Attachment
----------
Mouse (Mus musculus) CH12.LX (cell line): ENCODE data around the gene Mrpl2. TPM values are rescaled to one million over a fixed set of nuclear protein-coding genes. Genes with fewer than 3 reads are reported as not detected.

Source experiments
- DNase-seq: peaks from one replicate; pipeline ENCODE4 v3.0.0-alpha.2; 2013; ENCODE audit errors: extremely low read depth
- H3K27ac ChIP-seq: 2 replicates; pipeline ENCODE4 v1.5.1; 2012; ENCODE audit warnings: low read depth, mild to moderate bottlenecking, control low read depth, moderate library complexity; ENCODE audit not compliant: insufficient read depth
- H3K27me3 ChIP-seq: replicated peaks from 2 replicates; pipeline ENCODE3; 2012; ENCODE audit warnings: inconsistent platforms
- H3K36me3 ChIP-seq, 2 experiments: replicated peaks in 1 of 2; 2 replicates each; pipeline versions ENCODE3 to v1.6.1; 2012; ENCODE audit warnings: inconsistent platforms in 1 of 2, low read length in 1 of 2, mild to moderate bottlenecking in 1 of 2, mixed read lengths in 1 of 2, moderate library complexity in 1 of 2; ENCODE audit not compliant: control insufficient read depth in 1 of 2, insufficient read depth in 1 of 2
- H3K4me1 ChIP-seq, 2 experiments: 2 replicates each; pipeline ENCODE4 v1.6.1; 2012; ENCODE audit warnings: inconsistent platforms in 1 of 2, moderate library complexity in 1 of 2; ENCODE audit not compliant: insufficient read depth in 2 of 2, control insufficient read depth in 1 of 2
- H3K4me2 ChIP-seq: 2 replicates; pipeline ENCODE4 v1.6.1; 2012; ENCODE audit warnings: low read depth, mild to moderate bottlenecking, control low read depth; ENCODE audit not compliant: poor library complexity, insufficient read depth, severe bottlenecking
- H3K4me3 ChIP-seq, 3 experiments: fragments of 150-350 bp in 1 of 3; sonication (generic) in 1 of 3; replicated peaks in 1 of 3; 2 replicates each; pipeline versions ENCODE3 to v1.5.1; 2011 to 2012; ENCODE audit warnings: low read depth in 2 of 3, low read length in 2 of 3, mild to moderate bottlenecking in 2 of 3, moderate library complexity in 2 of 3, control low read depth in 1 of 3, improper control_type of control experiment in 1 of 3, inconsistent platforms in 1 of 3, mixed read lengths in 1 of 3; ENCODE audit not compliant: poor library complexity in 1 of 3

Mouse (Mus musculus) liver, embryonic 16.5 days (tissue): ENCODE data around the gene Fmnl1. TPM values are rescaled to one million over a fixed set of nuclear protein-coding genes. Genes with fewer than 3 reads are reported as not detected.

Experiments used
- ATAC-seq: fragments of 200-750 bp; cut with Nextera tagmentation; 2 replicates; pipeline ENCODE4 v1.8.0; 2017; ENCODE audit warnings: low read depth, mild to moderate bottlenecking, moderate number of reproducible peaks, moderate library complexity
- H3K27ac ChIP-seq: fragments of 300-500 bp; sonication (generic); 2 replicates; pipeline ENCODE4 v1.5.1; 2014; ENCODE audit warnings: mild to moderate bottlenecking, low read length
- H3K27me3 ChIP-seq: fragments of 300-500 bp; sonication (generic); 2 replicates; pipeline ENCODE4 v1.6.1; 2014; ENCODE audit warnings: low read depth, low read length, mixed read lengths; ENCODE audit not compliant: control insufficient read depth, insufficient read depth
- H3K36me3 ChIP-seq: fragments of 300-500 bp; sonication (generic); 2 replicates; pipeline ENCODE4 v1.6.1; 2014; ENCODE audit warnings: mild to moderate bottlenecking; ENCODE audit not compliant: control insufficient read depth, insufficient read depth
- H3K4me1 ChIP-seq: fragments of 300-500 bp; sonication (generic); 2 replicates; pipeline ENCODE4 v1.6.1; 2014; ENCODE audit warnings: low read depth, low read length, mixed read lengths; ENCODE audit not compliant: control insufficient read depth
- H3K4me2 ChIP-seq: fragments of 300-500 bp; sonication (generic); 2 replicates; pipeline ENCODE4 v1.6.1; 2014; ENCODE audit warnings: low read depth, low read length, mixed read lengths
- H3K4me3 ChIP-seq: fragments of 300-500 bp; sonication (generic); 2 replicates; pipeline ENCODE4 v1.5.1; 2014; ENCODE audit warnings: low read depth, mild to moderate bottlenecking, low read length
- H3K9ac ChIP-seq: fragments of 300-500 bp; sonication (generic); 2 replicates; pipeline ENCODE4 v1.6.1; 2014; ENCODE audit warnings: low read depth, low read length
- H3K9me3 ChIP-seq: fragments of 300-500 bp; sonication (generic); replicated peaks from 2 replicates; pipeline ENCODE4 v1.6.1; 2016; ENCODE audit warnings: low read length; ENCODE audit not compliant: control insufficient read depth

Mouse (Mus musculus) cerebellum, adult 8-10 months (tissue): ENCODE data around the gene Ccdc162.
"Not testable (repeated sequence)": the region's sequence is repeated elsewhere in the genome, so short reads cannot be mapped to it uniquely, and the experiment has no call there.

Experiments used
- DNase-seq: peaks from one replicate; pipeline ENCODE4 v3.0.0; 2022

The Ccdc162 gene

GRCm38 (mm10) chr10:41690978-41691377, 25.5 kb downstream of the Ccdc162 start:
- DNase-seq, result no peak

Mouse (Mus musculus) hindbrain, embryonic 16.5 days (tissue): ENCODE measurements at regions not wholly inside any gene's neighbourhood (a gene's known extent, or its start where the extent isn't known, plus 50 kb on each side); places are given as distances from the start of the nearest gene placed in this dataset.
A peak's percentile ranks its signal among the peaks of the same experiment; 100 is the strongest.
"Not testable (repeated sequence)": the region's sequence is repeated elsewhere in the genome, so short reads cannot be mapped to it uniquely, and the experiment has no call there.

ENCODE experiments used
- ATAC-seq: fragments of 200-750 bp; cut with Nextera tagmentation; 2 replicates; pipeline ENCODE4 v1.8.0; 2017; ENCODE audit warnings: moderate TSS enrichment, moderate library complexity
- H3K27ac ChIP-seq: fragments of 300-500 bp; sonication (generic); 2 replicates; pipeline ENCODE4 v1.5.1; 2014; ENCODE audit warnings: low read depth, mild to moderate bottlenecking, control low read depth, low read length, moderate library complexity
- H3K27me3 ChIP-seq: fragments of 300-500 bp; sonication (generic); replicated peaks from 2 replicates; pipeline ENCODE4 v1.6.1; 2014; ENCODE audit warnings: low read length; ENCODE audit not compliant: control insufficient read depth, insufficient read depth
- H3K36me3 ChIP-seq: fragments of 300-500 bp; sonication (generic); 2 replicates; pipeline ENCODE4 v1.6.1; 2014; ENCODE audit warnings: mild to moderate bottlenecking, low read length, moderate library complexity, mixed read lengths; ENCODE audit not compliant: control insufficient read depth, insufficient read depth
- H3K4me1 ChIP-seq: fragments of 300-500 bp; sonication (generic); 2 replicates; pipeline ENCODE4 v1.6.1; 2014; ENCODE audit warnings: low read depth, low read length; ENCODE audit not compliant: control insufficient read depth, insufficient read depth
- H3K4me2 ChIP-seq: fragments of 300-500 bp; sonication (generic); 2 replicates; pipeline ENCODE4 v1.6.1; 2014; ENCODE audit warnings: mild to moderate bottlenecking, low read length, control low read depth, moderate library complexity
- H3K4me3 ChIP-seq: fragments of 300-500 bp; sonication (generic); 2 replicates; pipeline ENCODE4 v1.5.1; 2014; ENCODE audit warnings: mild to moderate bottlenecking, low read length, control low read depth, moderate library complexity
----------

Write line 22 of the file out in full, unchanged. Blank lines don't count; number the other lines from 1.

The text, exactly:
"Not testable (repeated sequence)": the region's sequence is repeated elsewhere in the genome, so short reads cannot be mapped to it uniquely, and the experiment has no call there.